Here are some of the observations and insights that were shared via Twitter this past week.
@milouness – “As technology & knowledge allow people to handle more complexity, old categories of simplification become less useful.” – via @sandymaxey
“In the first place, God made idiots. That was for practice. Then he made school boards. ~ Mark Twain” via Roger Schank
“Institutions will try to preserve the problem to which they are the solution. ~ Clay Shirky” – via @surreallyno @flowchainsensei
Aljazeera – “Please remember: Humans are ‘naturally nice’ ~ @Ohra_aho”
Biological research is increasingly debunking the view of humanity as competitive, aggressive and brutish.
“Humans have a lot of pro-social tendencies,” Frans de Waal, a biologist at Emory University in Atlanta, told the annual meeting of the American Association for the Advancement of Science on Monday.
@EskoKilpi – knowledge is socially constructed. Knowledge is not stuff accumulated and stored by individuals:
Whether the social process is called leadership, management, networking, or communication, knowing is an ongoing process of relating. Social media best produce connectedness and interdependence as processes that construct collective authority and responsibility. Social media are most meaningful when giving voice to multiple perspectives, making it possible to seek out, recognize and respect differences as different but equal. Accordingly, reality in science is no longer viewed as a singular fact of nature but as multiple and socially constructed as David Weinberger writes in his newest book: “Too Big to Know”.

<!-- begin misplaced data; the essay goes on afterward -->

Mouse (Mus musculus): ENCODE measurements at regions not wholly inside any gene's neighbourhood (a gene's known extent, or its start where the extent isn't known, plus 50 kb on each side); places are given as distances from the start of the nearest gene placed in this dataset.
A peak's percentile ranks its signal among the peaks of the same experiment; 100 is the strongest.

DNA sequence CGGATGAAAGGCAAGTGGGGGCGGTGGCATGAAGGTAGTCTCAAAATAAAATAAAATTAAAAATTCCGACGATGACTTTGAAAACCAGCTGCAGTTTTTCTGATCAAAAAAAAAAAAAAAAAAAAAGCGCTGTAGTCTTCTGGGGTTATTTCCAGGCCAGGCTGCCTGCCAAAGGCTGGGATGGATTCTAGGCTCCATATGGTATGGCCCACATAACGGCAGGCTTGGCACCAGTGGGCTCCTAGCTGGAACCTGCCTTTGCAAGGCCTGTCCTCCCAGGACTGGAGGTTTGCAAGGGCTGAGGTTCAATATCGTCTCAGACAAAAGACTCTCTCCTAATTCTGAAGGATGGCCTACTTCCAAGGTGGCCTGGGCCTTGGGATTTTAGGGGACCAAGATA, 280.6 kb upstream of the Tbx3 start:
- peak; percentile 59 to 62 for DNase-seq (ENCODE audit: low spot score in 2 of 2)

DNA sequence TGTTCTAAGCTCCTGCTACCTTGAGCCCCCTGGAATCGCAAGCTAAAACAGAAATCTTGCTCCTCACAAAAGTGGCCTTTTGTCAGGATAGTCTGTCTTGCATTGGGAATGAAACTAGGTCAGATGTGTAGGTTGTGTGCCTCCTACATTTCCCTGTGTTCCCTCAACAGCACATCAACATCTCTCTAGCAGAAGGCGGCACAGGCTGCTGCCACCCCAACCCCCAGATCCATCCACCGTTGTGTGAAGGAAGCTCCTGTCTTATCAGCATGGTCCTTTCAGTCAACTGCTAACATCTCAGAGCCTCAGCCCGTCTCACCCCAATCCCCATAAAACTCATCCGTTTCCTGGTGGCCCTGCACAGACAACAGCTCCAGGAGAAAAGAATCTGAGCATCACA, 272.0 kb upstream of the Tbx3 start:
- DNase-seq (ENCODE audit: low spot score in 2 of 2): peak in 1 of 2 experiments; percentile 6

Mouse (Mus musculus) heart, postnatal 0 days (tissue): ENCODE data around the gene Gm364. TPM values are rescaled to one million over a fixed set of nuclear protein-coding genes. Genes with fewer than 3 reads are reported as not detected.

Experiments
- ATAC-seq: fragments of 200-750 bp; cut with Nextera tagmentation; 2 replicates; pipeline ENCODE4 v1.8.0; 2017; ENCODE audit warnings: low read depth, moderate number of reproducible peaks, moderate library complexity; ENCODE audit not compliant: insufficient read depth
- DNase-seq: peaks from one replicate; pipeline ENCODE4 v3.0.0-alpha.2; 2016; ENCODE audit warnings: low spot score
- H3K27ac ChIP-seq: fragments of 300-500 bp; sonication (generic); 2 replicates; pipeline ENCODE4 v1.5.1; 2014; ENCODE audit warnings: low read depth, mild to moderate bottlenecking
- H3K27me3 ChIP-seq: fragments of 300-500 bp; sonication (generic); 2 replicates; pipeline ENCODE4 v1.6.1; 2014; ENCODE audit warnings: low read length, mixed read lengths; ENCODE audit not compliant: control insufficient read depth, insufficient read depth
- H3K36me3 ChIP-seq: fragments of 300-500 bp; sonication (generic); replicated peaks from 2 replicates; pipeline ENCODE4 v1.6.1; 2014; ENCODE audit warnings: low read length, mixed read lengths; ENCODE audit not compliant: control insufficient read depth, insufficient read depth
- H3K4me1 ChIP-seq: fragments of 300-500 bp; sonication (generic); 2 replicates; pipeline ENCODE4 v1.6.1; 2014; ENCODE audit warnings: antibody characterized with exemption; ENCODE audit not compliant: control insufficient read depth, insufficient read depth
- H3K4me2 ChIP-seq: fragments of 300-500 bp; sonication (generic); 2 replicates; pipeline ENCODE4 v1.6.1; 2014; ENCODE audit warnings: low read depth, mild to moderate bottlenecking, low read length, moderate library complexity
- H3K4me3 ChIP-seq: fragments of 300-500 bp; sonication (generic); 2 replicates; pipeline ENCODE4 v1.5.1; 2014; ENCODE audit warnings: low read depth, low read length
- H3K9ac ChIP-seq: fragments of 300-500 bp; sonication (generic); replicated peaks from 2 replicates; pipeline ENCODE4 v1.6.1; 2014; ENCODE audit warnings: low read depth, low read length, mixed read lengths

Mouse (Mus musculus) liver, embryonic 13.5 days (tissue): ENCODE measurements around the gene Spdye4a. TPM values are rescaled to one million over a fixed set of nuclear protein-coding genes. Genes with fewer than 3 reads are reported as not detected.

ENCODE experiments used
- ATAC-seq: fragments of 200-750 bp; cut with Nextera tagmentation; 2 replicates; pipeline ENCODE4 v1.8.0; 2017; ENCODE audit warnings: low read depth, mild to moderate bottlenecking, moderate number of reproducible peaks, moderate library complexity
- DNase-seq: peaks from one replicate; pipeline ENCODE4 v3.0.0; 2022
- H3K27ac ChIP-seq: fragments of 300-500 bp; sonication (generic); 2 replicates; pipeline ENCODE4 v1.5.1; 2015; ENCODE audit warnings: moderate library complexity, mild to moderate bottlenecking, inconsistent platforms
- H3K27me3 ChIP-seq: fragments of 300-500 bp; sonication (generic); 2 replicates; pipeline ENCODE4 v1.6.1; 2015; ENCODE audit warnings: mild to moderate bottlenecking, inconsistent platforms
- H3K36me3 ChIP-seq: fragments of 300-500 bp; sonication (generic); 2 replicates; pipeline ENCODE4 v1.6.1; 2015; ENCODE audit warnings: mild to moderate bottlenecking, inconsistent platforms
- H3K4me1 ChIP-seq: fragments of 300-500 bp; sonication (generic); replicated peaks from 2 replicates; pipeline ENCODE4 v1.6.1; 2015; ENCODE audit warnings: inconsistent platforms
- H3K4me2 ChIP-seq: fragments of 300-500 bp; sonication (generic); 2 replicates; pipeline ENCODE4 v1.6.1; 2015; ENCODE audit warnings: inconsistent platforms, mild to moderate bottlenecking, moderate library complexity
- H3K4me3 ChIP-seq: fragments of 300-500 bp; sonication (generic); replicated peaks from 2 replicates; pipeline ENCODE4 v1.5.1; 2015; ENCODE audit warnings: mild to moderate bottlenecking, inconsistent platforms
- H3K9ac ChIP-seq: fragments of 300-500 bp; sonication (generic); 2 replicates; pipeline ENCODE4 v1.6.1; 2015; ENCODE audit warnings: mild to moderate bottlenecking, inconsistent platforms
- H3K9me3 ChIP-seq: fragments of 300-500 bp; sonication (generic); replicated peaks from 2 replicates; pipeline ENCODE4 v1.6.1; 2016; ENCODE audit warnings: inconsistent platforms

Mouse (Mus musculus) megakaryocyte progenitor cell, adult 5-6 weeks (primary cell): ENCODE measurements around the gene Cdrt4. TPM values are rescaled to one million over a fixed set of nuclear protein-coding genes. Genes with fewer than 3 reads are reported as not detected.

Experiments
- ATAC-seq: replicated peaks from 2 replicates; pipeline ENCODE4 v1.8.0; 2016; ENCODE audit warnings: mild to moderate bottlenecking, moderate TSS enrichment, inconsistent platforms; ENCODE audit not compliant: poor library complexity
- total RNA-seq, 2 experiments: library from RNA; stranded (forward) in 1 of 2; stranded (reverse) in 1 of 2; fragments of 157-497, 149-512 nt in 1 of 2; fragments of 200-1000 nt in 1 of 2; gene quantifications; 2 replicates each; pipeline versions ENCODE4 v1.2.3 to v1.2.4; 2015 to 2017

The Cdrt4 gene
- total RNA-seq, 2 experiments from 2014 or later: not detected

Innovator inside: there is little remaining competitive advantage in trying to control intellectual property:
… if the point of IT security is to preserve the privacy and security of individual customers and their relationships with a supplier (and each other of course), then, in a Sidestep and Twist world, security becomes one of the most important disciplines there is. You’re hardly going to have the most customers (the basis of a Twist competitive strategy) if you’re not trusted in the first place.
Recent semi-scandals, such as the one Path and others are presently embroiled in (they were uploading people’s address books without permission) would probably not have happened if those organisations had been advised properly by their information security people.
On the other hand, if the intent of IT security is to preserve corporate intellectual property and trade secrets, then investing significantly to keep competitors out is something of a losing strategy.